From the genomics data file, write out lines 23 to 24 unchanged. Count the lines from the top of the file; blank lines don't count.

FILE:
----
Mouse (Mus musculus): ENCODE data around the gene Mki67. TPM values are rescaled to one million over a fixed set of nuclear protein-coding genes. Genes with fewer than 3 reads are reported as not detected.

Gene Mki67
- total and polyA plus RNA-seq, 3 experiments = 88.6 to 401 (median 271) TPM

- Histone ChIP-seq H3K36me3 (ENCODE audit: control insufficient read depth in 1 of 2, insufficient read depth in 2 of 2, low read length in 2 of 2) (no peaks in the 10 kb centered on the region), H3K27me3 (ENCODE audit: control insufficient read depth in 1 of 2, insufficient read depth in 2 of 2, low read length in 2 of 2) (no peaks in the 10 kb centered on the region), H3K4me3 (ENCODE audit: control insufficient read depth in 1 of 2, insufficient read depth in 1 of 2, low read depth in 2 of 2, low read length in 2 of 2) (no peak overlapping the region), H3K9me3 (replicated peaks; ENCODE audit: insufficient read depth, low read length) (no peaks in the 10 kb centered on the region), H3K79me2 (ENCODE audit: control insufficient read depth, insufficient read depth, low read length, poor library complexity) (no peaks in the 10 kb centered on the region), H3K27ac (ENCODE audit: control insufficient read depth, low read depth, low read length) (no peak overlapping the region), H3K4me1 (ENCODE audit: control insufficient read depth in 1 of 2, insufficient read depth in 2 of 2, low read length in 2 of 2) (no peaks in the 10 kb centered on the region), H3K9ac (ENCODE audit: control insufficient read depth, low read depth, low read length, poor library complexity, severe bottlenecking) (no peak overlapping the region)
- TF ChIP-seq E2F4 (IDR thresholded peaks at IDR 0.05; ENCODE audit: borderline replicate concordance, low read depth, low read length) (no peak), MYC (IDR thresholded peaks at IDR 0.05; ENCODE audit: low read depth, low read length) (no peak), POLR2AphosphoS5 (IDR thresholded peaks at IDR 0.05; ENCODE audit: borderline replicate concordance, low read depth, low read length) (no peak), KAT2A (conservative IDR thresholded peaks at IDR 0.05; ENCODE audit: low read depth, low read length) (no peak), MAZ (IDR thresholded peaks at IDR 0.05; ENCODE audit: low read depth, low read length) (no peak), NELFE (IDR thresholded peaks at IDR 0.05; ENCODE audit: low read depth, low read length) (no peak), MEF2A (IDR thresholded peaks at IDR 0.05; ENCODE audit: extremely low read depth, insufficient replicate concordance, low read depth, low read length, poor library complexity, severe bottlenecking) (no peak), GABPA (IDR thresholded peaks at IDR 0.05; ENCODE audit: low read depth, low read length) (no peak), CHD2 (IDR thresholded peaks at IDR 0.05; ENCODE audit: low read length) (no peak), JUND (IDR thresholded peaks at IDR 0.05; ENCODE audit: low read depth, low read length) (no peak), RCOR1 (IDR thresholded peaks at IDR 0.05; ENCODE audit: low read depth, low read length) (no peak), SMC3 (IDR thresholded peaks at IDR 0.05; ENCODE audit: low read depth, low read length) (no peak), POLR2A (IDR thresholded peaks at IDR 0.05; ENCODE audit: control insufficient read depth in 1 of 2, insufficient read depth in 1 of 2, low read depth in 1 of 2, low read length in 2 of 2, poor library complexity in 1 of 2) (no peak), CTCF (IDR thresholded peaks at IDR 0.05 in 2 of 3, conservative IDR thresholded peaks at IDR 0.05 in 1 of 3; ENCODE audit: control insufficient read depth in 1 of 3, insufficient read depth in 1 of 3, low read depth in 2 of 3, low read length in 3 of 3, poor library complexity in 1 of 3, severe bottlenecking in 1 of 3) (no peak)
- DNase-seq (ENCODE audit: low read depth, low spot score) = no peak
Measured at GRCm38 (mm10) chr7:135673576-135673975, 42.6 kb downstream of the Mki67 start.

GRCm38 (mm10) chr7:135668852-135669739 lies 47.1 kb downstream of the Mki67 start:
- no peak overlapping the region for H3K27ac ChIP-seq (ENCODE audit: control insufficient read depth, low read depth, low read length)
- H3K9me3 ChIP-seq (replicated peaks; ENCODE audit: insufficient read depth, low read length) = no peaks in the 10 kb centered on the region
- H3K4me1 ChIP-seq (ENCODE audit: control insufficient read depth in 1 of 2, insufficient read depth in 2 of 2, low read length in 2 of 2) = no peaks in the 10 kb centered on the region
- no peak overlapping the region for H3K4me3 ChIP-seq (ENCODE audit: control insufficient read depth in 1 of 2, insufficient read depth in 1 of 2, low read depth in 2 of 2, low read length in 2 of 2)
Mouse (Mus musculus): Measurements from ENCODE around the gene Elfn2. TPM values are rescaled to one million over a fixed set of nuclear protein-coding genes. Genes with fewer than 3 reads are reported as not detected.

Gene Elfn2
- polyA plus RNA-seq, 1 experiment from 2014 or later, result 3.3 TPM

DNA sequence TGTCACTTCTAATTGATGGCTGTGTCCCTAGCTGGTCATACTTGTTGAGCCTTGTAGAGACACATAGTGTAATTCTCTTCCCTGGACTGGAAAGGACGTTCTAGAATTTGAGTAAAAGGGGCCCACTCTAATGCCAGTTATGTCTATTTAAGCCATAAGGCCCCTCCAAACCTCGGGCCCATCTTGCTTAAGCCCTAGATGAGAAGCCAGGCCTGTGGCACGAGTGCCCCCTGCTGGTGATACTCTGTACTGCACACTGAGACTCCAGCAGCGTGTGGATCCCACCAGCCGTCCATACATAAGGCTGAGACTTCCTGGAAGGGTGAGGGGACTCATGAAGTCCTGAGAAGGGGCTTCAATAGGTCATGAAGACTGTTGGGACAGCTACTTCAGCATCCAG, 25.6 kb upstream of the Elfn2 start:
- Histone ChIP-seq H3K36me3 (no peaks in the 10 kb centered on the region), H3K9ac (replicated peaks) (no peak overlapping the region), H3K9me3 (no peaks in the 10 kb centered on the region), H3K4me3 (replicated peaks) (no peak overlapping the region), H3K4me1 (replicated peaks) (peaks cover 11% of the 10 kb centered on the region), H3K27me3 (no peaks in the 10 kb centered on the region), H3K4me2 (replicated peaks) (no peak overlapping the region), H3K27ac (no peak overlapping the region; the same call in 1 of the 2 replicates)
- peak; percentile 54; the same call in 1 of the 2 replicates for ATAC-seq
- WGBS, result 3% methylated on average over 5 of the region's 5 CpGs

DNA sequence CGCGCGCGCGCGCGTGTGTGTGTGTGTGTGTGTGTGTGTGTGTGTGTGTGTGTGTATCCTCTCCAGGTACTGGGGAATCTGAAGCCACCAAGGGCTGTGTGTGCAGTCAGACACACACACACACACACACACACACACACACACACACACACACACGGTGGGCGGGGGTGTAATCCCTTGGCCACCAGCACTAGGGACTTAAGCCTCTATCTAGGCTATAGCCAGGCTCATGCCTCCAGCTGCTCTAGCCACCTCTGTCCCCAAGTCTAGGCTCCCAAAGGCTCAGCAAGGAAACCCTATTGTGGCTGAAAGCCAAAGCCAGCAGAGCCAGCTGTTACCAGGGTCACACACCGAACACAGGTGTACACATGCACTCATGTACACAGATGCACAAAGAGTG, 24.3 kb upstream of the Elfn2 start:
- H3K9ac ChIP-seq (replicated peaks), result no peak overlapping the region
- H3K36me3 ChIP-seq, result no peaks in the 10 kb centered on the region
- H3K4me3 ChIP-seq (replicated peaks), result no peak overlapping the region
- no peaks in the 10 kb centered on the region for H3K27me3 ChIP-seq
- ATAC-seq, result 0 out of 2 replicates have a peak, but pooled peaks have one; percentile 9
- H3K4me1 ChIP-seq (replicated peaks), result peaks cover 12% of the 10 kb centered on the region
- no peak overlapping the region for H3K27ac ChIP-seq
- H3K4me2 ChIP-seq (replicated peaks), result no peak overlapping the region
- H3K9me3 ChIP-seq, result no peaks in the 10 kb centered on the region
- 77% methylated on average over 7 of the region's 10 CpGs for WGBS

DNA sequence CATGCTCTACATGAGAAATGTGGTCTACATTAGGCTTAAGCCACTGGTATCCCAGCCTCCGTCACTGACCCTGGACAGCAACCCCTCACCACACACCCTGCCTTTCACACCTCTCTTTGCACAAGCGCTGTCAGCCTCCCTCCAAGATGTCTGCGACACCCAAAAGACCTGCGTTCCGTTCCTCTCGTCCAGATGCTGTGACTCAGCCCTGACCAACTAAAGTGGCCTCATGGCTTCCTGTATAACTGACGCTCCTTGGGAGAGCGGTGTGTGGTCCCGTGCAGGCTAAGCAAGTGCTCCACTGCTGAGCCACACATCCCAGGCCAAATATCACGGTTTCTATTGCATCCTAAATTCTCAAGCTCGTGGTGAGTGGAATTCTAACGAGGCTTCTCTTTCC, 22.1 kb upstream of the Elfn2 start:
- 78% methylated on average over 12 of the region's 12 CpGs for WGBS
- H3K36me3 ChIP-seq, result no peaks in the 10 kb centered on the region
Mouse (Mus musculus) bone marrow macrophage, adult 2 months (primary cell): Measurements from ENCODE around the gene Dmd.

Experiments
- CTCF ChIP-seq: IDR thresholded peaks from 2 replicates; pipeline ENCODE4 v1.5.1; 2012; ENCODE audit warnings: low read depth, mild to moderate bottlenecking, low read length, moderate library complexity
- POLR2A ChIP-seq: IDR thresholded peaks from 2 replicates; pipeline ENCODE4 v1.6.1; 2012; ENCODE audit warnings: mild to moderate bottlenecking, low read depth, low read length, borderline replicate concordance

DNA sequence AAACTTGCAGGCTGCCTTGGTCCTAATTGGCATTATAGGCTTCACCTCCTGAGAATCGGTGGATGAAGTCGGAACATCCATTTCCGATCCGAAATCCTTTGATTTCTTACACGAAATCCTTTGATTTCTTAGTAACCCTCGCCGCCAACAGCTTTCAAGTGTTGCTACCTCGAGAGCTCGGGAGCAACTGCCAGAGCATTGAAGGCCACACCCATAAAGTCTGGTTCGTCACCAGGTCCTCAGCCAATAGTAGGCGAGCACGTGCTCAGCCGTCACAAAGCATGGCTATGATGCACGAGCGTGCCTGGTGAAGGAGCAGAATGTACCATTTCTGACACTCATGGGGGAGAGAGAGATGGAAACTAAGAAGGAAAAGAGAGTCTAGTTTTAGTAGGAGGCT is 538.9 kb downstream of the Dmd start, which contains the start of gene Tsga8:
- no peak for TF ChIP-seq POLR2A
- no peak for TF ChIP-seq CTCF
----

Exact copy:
- H3K4me3 ChIP-seq (replicated peaks), result no peak overlapping the region
- no peaks in the 10 kb centered on the region for H3K27me3 ChIP-seq